JSI Seminar: Natural Law to Natural Rights to Human Rights – Law School: Events JSI Seminar: Natural Law to Natural Rights to Human Rights – Law School: Events

JSI Seminar: Natural Law to Natural Rights to Human Rights

JSI Seminar: Natural Law to Natural Rights to Human Rights

In-person event

**Please note this event date has been moved to one day earlier than originally advertised.**

Natural law and natural rights are frequently discussed as if they are tightly connected, and human rights are presented as natural rights in a new label. But the relationship between all three is complicated and in tension. Natural law consists of objective legal principles and rules dictating the right course of action: do good and avoid evil, do not murder or steal, honor contracts, and other binding proscriptions and prescriptions. Natural rights, in contrast, are innate subjective rights individuals hold against government and others. This is about individual powers, entitlements, and areas of protection from infringement by others: a right to possess property, to defend one’s life, to exercise free speech, to choose one’s religion, to choose employment and spouses, and so forth.

Thomas Hobbes drew a clear distinction between the two: “RIGHT consisteth in liberty to do, or to forbear: whereas LAW, determineth, and bindeth to one of them: so that law, and right, differ as much, as obligation and liberty.” Or as John Locke put it, “for right [jus] consists in the fact that we have a free use of something, but law [lex] is that which either commands or forbids some action.” A tension arises because natural rights promote freedom while natural law compels conformity. Natural rights and human rights appear obviously connected, since both espouse rights that attach to humans universally. Yet tension exists because natural rights had expired over a century before “human rights” obtained recognition, those who recognized human rights did not identify them with natural rights, and the content of the human rights extend far beyond previously recognized natural rights. Natural law, natural rights, and human rights are linked yet distinct.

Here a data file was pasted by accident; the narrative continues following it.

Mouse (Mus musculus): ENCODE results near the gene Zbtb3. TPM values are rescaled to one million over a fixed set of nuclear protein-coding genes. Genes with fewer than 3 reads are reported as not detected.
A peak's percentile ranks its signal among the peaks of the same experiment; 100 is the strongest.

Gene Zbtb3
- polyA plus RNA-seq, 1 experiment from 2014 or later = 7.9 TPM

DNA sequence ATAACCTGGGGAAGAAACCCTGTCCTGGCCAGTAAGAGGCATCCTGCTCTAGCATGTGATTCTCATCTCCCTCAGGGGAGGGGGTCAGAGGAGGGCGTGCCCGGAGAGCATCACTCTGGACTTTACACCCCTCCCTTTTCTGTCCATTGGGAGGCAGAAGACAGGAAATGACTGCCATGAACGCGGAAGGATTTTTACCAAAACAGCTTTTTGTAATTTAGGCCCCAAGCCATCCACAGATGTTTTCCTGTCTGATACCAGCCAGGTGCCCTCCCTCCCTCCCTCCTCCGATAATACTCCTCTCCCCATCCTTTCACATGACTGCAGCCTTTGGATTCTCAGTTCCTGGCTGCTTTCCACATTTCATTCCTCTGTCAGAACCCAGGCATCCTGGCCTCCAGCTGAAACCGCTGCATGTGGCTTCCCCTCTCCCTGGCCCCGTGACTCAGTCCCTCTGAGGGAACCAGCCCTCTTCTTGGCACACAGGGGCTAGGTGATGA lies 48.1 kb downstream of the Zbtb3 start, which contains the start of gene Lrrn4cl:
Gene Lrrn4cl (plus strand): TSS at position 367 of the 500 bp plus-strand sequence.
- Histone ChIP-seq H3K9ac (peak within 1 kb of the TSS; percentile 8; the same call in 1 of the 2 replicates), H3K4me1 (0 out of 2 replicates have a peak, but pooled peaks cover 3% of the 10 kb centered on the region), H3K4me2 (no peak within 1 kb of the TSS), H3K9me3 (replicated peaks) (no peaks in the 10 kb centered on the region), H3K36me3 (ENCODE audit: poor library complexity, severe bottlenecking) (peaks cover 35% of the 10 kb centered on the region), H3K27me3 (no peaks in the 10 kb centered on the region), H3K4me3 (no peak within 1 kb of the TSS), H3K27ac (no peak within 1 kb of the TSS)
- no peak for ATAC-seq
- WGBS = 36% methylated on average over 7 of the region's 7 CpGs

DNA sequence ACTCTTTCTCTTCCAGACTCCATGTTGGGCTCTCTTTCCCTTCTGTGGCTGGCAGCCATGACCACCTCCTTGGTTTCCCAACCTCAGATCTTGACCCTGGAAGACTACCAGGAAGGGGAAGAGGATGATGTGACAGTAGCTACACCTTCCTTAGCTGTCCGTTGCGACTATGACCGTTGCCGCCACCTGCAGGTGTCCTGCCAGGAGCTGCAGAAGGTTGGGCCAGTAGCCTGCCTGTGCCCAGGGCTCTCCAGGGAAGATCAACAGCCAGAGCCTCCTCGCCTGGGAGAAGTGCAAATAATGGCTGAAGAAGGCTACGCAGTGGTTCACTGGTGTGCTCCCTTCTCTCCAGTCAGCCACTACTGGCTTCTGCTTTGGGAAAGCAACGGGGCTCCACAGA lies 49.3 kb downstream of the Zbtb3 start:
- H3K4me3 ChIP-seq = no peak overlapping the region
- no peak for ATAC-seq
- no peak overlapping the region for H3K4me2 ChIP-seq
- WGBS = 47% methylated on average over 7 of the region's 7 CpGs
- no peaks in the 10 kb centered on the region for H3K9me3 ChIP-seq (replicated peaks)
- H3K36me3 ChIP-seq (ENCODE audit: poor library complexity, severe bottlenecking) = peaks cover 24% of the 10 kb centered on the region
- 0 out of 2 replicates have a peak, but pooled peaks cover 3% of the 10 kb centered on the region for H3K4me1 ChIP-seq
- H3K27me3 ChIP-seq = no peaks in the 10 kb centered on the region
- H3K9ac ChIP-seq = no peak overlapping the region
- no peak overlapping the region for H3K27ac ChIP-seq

About the speaker

Brian Tamanaha is the John S. Lehmann University Professor at Washington University School of Law. A scholar of jurisprudence and law and society, he has written eleven books, which have collectively received 6 book awards, and his work has been translated into a dozen languages.

Wednesday 24 July 2024, 6-7.30pm AEST – NEW DATE

Venue: Level 4, Boardroom, New Law Building (F10), Eastern Avenue, Camperdown campus

CPD Points: 1.5

This event is proudly presented by the Julius Stone Institute of Jurisprudence at The University of Sydney Law School.

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Jul 24 2024


6:00 pm - 7:30 pm

More Info



Board Room, Level 4
Sydney Law School


Professional Learning & Community Engagement
02 9351 0248

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